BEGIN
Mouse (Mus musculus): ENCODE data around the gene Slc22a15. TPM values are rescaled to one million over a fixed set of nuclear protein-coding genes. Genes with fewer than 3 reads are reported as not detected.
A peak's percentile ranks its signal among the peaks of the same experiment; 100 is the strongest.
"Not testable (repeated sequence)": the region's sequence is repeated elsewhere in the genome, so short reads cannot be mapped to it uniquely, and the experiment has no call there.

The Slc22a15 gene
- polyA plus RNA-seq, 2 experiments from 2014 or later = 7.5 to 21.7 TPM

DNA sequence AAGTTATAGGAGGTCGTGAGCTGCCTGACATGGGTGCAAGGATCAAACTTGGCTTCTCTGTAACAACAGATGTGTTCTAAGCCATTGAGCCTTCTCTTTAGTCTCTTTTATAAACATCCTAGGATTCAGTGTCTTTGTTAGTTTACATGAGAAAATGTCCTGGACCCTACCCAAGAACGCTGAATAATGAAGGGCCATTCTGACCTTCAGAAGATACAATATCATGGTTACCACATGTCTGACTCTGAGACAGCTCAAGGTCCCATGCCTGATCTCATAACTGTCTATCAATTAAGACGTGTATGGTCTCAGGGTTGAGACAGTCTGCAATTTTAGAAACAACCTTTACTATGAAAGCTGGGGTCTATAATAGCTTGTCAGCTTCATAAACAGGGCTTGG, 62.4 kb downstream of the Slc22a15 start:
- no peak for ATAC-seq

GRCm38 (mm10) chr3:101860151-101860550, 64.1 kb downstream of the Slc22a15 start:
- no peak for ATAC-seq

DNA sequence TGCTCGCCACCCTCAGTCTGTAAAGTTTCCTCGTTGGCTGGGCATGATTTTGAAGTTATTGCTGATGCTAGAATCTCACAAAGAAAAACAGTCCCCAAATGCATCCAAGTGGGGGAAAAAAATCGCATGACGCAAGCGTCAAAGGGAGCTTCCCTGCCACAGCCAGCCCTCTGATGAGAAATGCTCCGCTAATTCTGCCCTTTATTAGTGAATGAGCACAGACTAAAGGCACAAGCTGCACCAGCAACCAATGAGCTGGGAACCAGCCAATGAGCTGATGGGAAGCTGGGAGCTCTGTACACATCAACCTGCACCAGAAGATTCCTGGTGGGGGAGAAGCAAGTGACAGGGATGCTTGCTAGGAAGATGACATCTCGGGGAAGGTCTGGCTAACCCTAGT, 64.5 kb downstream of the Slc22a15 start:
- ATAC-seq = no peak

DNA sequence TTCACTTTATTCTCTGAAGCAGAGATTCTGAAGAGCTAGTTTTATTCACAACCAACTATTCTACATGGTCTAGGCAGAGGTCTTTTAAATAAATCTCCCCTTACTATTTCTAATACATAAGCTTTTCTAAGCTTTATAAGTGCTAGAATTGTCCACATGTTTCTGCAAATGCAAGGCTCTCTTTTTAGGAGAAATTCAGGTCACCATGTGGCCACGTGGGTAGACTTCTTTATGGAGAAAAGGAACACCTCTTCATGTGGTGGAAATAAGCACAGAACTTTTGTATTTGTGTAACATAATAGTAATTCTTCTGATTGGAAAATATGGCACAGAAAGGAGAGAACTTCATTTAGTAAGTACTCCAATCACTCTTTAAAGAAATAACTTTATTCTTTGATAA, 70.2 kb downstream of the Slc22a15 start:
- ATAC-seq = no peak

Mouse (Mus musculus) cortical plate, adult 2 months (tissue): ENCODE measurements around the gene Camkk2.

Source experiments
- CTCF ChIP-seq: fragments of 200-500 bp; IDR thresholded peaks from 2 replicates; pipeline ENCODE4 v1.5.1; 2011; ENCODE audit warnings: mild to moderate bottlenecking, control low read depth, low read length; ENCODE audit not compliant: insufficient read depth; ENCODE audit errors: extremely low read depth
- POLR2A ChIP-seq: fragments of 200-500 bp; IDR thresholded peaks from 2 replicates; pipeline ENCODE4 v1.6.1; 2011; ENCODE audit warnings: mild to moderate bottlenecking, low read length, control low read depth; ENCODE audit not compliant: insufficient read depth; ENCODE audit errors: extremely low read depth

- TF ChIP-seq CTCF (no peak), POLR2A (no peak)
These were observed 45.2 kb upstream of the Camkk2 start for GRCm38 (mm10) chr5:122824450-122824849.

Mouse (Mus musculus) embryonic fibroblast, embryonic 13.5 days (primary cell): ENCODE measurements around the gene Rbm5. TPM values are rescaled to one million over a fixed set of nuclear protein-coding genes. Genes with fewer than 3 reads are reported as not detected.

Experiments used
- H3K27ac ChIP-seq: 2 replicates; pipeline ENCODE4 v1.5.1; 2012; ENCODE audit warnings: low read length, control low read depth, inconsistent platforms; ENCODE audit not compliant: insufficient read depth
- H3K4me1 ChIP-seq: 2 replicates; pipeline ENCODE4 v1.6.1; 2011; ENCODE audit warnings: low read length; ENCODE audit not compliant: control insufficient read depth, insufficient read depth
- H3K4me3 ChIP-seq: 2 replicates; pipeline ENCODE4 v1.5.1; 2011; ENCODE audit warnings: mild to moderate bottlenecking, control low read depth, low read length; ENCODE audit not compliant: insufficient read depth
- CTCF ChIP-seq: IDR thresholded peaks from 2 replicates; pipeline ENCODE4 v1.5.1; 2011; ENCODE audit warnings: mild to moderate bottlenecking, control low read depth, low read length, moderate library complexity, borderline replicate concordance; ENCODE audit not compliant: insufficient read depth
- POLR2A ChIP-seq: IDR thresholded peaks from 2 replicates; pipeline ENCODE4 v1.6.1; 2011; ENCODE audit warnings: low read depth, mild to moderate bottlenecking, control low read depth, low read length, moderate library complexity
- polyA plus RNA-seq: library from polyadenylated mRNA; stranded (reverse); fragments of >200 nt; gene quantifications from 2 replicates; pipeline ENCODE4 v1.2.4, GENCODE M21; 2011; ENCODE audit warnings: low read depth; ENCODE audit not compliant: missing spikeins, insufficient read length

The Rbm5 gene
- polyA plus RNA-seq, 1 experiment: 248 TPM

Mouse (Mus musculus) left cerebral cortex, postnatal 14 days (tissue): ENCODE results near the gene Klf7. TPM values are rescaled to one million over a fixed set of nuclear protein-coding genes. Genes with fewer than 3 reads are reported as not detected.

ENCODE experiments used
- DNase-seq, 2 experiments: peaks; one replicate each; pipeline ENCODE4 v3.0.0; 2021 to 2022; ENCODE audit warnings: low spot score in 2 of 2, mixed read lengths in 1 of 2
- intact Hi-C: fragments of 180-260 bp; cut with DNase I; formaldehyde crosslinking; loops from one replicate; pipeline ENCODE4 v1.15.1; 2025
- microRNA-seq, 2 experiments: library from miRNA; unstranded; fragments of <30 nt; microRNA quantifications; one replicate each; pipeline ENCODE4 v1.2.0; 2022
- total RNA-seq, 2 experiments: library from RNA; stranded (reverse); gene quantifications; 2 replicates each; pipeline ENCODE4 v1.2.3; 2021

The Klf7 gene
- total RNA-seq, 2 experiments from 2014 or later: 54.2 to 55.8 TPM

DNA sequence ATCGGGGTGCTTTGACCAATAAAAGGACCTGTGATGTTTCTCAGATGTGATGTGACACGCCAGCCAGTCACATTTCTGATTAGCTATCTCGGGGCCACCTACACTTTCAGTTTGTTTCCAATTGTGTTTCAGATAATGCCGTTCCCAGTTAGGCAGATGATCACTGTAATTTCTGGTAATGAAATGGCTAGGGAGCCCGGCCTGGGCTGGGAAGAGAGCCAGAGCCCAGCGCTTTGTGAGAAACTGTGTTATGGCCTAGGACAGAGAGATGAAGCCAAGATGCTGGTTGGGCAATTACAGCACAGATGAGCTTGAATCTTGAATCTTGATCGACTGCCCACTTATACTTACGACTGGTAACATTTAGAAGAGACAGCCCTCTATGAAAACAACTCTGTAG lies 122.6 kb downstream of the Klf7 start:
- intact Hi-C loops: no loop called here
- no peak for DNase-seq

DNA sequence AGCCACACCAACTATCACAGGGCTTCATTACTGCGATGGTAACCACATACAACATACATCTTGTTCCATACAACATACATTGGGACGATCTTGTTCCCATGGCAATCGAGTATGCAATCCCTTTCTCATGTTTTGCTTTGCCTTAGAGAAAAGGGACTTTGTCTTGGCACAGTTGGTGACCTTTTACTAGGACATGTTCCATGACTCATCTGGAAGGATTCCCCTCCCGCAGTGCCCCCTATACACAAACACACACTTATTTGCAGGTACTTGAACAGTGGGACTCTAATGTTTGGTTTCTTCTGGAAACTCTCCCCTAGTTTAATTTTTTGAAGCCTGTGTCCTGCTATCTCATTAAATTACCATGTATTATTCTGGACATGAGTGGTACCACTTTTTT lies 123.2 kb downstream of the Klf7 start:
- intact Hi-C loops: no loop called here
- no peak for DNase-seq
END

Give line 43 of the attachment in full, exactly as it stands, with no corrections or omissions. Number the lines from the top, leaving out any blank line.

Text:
- no peak for DNase-seq